In this study, 12 (96%) mothers were a homemaker. Although a number of studies have shown an increased risk of NTD's in mothers with an occupation such as cleaning, healthcare,[23] agriculture and janitors,[24] none of the mothers in this study was having such an occupation. Little and Elwood [20] did not find a consistent link with maternal occupation and maternal exposures. Thulstrup and Bonde [25] in their study also found no convincing evidence linking occupational exposure during pregnancy and birth defects including NTD's.

Socioeconomic status

Majority of the cases 93 (74.4%) in this study belonged to low or middle-class families. The SES of the families was assessed by modified Prasad's classification. This finding goes in concordance with other studies where increased incidences of NTD's have been found in families of low SES. Blanco Muñoz et al.[26] in their study in a Mexican population found increased risk of anencephaly in mothers of low SES. Mutchinik et al.[27] found a significantly greater frequency of bricklayers among fathers of anencephalic children than among fathers of healthy children. They attributed this difference to the low socioeconomic level associated with this occupation. Elwood andElwood [28] found an association between living in socially deprived areas and anencephaly. However, Strassburg et al.[19] found no association between SES and the incidence of anencephaly or spina bifida.

Educational status of parents

Majority of the mothers 82 (65.6%) in this study were illiterate and majority of fathers 84 (67.2%) though literate were undergraduates. In concordance with this study Grewal et al.[29] in their study found women who did not graduate from high school and lived in low-SES neighborhoods exhibited a significantly higher risk for NTD pregnancy than women with high school or higher education who lived in the same neighborhood. Farley et al.[30] reported that risk estimates for NTD's ranged between 1.8 and 2.3 for mothers with less than a high school education. However, Rouhani et al.[31] and Velie and Shaw et al.[32] found no association between risk of NTD's and educational level of the mother.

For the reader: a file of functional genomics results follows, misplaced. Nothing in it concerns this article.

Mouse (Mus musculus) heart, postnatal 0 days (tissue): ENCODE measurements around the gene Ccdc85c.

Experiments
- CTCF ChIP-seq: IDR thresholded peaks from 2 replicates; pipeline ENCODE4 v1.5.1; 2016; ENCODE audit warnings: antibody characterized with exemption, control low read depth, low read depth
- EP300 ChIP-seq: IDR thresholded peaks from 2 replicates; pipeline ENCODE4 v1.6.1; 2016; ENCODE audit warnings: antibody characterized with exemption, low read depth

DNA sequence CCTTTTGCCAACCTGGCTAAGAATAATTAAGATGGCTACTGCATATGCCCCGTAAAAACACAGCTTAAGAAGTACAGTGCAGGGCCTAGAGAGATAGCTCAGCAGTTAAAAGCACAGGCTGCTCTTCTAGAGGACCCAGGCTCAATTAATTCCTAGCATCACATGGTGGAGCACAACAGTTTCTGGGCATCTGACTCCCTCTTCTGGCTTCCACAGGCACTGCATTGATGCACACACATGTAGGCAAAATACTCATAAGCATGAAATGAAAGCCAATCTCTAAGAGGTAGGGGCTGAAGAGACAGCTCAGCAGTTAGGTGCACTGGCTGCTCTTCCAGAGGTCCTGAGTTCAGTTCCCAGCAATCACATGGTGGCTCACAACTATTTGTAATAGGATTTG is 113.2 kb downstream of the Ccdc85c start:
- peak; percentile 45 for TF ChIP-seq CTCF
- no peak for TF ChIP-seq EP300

Folic acid intake

Majority of the mothers 92 (73.6%) in this study had taken folic acid after 28 days of conception. Only 12 (9.6%) of the mothers had consumed folic acid within 28 days of conception and none before conception. In patients who have a family history of an NTD, folic acid taken orally on a daily basis is shown to lower the occurrence and recurrence of NTD's in their own offspring and in their relatives. The Medical Research Council (Group MRCVSR 1991)[33] was the first to prove conclusively that when women who had had a previous child affected by an NTD took 4.0 mg of folic acid daily, beginning 3 months before conception, there was a 70% reduction in the recurrence in subsequent offspring. Berry et al.[34] demonstrated a 79% reduction in occurrence in North China (an area of high incidence) but only 40% in South China (where there is a low incidence) when the women took 0.4 mg of folic acid periconceptually. Since none of the mothers in our study had taken folic acid preconceptually and there is no existing program of fortification of food with folic acid in the valley, counselling of such mothers and implementing food fortification with folic acid will further decrease the incidence of NTD's in the valley.


   Conclusions Top


The incidence rates of NTDs are very high for Kashmir Valley. Geographical distribution of NTDs in this geographical area confirms a relationship between the socioeconomic status, educational status, maternal age and environmental factors for the development of an NTD. The results of this study point to the importance establishing a health policy to prevent NTDs in Kashmir Valley.

Financial support and sponsorship

Nil.

Conflicts of interest

There are no conflicts of interest.[34]

 
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Berry RJ, Li Z, Erickson JD, Li S, Moore CA, Wang H, et al. Prevention of neural-tube defects with folic acid in China. China-U.S. collaborative project for neural tube defect prevention. N Engl J Med 1999;341:1485-90.  Back to cited text no. 34
    



 
 
    Tables

  [Table 1], [Table 2], [Table 3], [Table 4], [Table 5], [Table 6]